These COVID relief provisions are set to expire before Jan. 1

Selina Johansson

It’s not just the expanded Child Tax Credit. The end of the extra $1,600 for parents (or $1,000 depending on the child’s age) is just one of a series of COVID relief provisions set to expire this week.

The expanded Child Tax Credit was implemented for one year as part of President Joe Biden’s American Rescue Plan, though many Democrats want to make it permanent. They plan to revisit the issue in the new year as part of the Build Back Better act, stalled after key moderate Sen. Joe Manchin (D-WV) recently said he’d vote no on the bill.

The expanded CTC is one of about 30 expiring tax provisions ending this week, according to the Tax Foundation.

“There are much larger provisions expiring this year than there would be in most years,” says Alex Muresianu, a federal policy analyst at the Tax Foundation who helped put together the list. “That’s mostly because a lot of these things were sort of always intended to be temporary COVID relief.”

U.S. Senate Majority Leader Chuck Schumer smiles from behind a mock U.S. Treasury check as he holds a press conference on the expanded Child Tax Credit payments at the U.S. Capitol in Washington, U.S., July 15, 2021. REUTERS/Kevin Lamarque

U.S. Senate Majority Leader Chuck Schumer smiles from behind a mock U.S. Treasury check as he holds a press conference on the expanded Child Tax Credit payments at the U.S. Capitol in Washington, U.S., July 15, 2021. REUTERS/Kevin Lamarque

Congress’s Joint Committee on Taxation also tracks expiring provisions. In a document prepared at the beginning of 2021 before passage of legislation like the American Rescue Plan, the committee listed 25 expiring tax provisions this year and many more in the years ahead.

Changes to the Earned Income Tax Credit

Two provisions — expanded versions of the Earned Income Tax Credit as well as the Child and Dependent Care Credit — are also set to revert in the new year.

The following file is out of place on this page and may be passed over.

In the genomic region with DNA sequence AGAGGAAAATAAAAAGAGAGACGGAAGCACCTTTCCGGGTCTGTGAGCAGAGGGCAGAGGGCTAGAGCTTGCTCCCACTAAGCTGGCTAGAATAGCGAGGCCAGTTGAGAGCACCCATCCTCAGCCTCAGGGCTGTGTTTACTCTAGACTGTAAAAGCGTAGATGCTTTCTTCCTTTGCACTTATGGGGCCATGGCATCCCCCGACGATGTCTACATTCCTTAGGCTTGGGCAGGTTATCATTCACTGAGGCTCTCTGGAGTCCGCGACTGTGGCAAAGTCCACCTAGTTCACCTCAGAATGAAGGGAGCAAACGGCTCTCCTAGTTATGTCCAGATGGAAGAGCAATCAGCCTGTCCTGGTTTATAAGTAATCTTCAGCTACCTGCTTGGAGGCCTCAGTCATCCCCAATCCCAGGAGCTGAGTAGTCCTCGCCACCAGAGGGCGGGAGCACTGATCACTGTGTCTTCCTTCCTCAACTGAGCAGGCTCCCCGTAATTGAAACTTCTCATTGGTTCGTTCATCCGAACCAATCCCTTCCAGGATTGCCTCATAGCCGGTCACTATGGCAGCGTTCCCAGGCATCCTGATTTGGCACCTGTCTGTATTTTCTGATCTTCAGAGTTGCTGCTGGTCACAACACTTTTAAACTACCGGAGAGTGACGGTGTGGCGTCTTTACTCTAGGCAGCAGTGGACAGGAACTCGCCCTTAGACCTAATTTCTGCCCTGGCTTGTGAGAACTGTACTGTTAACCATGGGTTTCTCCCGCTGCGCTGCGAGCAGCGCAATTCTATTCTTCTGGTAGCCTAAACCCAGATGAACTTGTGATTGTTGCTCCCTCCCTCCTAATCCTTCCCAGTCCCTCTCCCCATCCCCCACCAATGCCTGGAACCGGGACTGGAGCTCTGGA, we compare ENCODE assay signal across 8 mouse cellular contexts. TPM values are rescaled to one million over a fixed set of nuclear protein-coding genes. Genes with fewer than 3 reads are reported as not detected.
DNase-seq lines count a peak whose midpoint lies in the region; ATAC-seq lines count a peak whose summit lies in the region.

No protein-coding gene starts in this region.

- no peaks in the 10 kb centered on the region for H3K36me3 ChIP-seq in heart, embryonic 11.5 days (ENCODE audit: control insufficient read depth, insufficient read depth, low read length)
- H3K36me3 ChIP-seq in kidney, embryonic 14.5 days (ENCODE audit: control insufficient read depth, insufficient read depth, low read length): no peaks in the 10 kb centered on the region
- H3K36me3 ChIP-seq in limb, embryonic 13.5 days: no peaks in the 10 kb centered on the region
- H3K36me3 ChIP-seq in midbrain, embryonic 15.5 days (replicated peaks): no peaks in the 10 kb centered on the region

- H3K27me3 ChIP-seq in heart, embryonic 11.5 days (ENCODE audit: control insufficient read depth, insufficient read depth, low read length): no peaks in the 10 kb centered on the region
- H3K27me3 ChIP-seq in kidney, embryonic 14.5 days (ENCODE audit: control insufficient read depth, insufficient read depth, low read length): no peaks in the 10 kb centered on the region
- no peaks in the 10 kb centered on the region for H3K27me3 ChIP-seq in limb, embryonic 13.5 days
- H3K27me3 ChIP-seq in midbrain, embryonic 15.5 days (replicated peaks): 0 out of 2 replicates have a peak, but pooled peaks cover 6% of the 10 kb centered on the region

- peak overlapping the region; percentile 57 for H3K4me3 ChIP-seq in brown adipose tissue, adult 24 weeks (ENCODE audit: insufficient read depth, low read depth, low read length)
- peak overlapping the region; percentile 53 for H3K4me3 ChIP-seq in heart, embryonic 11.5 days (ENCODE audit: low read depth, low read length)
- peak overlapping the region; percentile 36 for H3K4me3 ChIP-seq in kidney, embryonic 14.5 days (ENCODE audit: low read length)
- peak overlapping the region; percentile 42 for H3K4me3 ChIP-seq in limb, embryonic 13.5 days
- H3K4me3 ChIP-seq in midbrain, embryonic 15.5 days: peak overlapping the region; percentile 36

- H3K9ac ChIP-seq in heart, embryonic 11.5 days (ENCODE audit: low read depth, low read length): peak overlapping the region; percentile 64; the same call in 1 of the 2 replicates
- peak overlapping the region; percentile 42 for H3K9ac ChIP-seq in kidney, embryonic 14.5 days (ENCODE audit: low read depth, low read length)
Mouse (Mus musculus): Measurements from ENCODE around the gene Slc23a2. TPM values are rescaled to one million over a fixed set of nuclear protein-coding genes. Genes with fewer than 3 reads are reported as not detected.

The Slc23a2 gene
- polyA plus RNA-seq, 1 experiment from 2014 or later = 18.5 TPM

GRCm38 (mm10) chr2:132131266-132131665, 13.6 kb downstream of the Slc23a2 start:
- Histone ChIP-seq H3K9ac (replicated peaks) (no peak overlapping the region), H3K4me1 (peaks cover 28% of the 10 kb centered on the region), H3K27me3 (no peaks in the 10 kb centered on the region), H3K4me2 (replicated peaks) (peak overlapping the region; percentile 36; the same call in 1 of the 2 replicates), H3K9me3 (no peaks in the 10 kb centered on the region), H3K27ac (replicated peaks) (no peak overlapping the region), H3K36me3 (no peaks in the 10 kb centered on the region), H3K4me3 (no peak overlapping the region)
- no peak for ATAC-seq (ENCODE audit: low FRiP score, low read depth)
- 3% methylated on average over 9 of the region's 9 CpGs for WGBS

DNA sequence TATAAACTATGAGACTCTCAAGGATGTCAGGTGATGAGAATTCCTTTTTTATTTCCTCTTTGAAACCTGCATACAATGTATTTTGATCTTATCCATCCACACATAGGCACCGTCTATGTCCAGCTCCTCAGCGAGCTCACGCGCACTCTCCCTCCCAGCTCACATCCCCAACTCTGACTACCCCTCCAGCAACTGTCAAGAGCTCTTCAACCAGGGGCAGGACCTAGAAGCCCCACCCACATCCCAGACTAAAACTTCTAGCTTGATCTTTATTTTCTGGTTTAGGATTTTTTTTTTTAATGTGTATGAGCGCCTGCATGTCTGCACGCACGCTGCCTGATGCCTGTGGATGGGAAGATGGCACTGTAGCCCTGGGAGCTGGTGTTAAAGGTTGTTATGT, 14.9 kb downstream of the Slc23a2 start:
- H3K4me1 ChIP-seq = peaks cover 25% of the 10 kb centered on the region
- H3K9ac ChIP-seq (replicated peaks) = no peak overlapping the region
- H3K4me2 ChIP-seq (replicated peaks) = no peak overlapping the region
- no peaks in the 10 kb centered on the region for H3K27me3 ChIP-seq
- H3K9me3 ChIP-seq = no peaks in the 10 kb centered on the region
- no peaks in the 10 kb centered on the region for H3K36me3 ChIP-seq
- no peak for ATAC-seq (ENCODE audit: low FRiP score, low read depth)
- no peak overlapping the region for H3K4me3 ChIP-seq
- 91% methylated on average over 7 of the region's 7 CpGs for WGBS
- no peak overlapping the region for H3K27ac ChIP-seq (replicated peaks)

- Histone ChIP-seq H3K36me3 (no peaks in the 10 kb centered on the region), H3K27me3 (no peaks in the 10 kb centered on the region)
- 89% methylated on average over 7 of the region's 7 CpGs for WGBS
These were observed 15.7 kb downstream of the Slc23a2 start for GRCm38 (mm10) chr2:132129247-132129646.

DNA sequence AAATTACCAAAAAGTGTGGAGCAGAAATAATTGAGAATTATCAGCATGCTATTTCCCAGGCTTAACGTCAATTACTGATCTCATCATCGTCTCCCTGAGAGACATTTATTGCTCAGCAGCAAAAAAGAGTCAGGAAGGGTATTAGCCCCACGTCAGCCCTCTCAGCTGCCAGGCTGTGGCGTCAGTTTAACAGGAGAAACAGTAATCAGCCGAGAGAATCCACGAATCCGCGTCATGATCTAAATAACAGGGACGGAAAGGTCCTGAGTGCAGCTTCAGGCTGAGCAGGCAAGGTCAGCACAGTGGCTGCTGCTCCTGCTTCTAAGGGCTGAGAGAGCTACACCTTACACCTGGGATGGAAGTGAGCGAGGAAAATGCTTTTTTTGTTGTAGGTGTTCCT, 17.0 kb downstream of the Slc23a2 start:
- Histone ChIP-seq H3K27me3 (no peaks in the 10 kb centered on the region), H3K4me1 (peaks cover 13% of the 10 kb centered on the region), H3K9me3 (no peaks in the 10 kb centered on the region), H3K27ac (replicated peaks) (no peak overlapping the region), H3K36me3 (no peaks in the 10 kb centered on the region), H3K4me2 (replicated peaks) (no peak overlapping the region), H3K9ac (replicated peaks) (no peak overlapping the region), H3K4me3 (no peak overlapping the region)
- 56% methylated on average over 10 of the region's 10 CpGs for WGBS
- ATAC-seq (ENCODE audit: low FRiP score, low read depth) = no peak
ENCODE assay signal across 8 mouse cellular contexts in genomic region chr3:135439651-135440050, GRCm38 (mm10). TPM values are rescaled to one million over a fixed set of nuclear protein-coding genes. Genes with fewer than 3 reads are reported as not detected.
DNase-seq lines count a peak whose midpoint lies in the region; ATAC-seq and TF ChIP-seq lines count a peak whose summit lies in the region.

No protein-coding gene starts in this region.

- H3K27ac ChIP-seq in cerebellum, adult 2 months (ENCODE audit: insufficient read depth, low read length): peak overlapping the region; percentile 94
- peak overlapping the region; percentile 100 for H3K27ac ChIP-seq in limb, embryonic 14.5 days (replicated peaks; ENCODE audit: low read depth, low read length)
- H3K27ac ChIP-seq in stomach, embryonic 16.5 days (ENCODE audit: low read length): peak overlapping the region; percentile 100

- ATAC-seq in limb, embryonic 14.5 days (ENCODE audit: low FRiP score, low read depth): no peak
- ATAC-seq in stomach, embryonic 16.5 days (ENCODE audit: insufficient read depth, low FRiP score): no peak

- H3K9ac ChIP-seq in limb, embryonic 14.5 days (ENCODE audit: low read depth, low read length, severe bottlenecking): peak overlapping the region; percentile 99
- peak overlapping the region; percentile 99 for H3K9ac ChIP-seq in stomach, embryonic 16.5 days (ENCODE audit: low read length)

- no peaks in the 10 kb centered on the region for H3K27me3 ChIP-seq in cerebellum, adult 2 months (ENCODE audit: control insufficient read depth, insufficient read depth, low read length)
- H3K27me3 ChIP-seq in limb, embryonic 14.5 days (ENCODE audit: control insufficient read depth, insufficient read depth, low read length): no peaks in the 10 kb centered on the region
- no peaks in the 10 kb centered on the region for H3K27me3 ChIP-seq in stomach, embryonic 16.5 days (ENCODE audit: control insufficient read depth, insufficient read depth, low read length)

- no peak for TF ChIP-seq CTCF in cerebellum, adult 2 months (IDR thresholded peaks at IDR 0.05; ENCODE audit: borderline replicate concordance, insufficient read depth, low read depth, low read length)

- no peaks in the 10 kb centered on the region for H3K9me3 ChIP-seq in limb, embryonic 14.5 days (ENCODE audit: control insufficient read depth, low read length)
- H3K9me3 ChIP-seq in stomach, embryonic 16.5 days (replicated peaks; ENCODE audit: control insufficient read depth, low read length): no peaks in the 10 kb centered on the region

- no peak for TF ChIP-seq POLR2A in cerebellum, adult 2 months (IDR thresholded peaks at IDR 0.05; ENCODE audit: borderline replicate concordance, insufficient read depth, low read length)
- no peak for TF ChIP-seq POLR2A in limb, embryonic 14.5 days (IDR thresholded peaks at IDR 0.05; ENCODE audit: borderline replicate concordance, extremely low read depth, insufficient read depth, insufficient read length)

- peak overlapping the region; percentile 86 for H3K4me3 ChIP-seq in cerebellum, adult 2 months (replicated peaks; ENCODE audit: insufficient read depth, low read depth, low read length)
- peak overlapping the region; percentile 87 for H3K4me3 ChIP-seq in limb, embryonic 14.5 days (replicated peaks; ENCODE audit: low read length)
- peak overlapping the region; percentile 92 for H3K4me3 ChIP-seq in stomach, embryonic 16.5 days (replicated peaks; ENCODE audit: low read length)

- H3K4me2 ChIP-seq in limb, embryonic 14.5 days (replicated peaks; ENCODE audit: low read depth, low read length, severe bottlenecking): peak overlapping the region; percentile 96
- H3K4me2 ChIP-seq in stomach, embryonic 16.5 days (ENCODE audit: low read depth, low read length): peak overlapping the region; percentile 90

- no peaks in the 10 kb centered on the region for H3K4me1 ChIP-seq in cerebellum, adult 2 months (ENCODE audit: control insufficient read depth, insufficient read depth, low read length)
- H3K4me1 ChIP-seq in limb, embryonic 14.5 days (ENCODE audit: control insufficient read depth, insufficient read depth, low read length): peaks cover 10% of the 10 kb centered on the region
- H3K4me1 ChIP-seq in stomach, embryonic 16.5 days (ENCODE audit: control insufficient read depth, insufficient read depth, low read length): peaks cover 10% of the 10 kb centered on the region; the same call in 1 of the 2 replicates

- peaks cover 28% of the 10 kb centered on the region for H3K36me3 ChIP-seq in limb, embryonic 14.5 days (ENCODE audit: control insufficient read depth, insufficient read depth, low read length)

The expanded Earned Income Tax Credit will largely be received in American pocketbooks during the upcoming tax filing season. However, the impact of the reversion will affect Americans’ tax filings in 2023.

Likewise with the Expansion of the Child and Dependent Care Tax Credit, a provision for childcare and other dependent expenses, which will also largely show up in forthcoming federal tax returns but then be dropped for 2022 returns if the reversion goes into effect. Researchers have credited the expanded credit with leading to a drop in child poverty and food insufficiency.

The impact of the Child Tax Credit reversion could be felt more immediately as the Internal Revenue Service delivered the last monthly payment in mid-December. Still, while no checks will be mailed out on Jan. 15, parents will receive some remaining Child Tax Credit funds at tax time.

The Build Back Better plan would have extended both the Child Tax Credit and the Earned Income Tax Credit for another year. However, Congress could take action in 2022 and make any changes retroactive.

Changes to charitable contributions and to research & development

Also going away next year are some provisions around above-the-line charitable contributions as well as the recent temporary suspension of some limits on individual deductions for charitable donations.

Those provisions came from the CARES Act signed into law by then-President Donald Trump in 2020.

Other provisions expiring at the end of 2021 will affect businesses. The American Rescue Plan extended the Employee Retention Credit for small businesses through Dec. 31, allowing businesses to offset COVID-related losses by up to $7,000 per employee per quarter.

The Tax Foundation also offered a rundown of provisions expiring from the 2017 Tax Cuts and Jobs Act. Muresianu noted that one of those provisions related to the expensing of research and development could be significant. 

“Forcing businesses to move from expensing, R and D to spreading deductions out over five years would create a bias against R and D investment,” he argued.

One additional deadline this week is over at the Federal Reserve, where the central bank’s temporary U.S. dollar liquidity swap lines with central banks around the world is set to end. The arrangements were first announced in March 2020 and were intended to “ease strains in global funding markets, thereby helping to mitigate the effects of such strains on the supply of credit to households and businesses,” according to a Fed statement at the time.

Ben Werschkul is a writer and producer for Yahoo Finance in Washington, DC.

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